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Answered: - In the middle of this work I finished my fourth year in th

Dear tutor,?

I'm currently having troubles with the concept of writing a close reading on a literary novel "Robinson Crusoe". I'm really stuck on creating an argument for this passage (attached below), and how I will use literary techniques to justify my argument. The passage is quite long and I cannot pin down one meaning/argument. It was touched in the lecture that Crusoe is a self-proclaimed king, and it's where he states that he is not from the world and feels like a king in the estate in which he lives in. I do agree, however, I think this is not the main deliverance of the passage.?

My perception is that Crusoe is a changed man, whom has come to realise the greatness of God and how he has released all of his sins from the past. Do you think I should use my lecturer's idea as the argument, or risk analysing my own idea??

Also, when writing a close reading, to prove my argument, do I address the techniques to support my argument??

Thank you

In the middle of this work I finished my fourth year in this place, and kept my anniversary with the


same devotion, and with as much comfort as ever before; for, by a constant study and serious


application to the Word of God, and by the assistance of His grace, I gained a different knowledge


from what I had before. I entertained different notions of things. I looked now upon the world as a


thing remote, which I had nothing to do with, no expectations from, and, indeed, no desires about:


in a word, I had nothing indeed to do with it, nor was ever likely to have, so I thought it looked, as we


may perhaps look upon it hereafter - viz. as a place I had lived in, but was come out of it; and well


might I say, as Father Abraham to Dives, ?Between me and thee is a great gulf fixed.?


In the first place, I was removed from all the wickedness of the world here; I had neither the lusts of


the flesh, the lusts of the eye, nor the pride of life. I had nothing to covet, for I had all that I was now


capable of enjoying; I was lord of the whole manor; or, if I pleased, I might call myself king or


emperor over the whole country which I had possession of: there were no rivals; I had no competitor,


none to dispute sovereignty or command with me: I might have raised ship-loadings of corn, but I


had no use for it; so I let as little grow as I thought enough for my occasion. I had tortoise or turtle


enough, but now and then one was as much as I could put to any use: I had timber enough to have


built a fleet of ships; and I had grapes enough to have made wine, or to have cured into raisins, to


have loaded that fleet when it had been built.


But all I could make use of was all that was valuable: I had enough to eat and supply my wants, and


what was all the rest to me? If I killed more flesh than I could eat, the dog must eat it, or vermin; if I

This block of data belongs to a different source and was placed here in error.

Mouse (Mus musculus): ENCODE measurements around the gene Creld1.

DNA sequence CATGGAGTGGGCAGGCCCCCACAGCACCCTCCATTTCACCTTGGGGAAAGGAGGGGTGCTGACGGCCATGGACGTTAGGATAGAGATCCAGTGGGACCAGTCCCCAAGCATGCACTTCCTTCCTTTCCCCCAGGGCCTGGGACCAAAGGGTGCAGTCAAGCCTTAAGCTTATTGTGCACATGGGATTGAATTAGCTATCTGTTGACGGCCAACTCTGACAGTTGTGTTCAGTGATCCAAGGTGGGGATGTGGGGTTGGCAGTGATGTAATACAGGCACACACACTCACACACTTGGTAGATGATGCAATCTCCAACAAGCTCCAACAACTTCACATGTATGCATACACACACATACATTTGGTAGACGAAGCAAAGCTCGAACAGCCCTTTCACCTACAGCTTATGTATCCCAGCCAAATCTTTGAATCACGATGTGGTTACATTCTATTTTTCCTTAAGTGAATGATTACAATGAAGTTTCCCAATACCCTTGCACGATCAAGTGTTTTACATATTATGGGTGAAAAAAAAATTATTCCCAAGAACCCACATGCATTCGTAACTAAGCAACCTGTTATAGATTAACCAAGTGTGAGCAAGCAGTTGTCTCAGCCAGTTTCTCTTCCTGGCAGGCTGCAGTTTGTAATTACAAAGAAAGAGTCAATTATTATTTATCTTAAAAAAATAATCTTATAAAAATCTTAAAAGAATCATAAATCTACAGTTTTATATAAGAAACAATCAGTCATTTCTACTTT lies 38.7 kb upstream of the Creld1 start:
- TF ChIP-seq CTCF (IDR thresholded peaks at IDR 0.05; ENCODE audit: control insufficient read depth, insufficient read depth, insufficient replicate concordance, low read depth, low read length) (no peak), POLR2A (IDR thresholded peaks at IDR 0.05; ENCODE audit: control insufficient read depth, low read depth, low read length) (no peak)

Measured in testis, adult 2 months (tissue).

sowed more corn than I could eat, it must be spoiled; the trees that I cut down were lying to rot on


the ground; I could make no more use of them but for fuel, and that I had no occasion for but to


dress my food.


In a word, the nature and experience of things dictated to me, upon just reflection, that all the good


things of this world are no farther good to us than they are for our use; and that, whatever we may


heap up to give others, we enjoy just as much as we can use, and no more. The most covetous,


griping miser in the world would have been cured of the vice of covetousness if he had been in my


case; for I possessed infinitely more than I knew what to do with. I had no room for desire, except it


was of things which I had not, and they were but trifles, though, indeed, of great use to me. I had, as


I hinted before, a parcel of money, as well gold as silver, about thirty-six pounds sterling. Alas! there


the sorry, useless stuff lay; I had no more manner of business for it; and often thought with myself


that I would have given a handful of it for a gross of tobacco-pipes; or for a hand-mill to grind my


corn; nay, I would have given it all for a sixpenny-worth of turnip and carrot seed out of England, or


for a handful of peas and beans, and a bottle of ink. As it was, I had not the least advantage by it or


benefit from it; but there it lay in a drawer, and grew mouldy with the damp of the cave in the wet


seasons; and if I had had the drawer full of diamonds, it had been the same case - they had been of


no manner of value to me, because of no use.


I had now brought my state of life to be much easier in itself than it was at first, and much easier to


my mind, as well as to my body. I frequently sat down to meat with thankfulness, and admired the


hand of God?s providence, which had thus spread my table in the wilderness. I learned to look more


upon the bright side of my condition, and less upon the dark side, and to consider what I enjoyed


rather than what I wanted; and this gave me sometimes such secret comforts, that I cannot express


them; and which I take notice of here, to put those discontented people in mind of it, who cannot



enjoy comfortably what God has given them, because they see and covet something that He has not


given them. All our discontents about what we want appeared to me to spring from the want of


thankfulness for what we have.




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Sep 18, 2020





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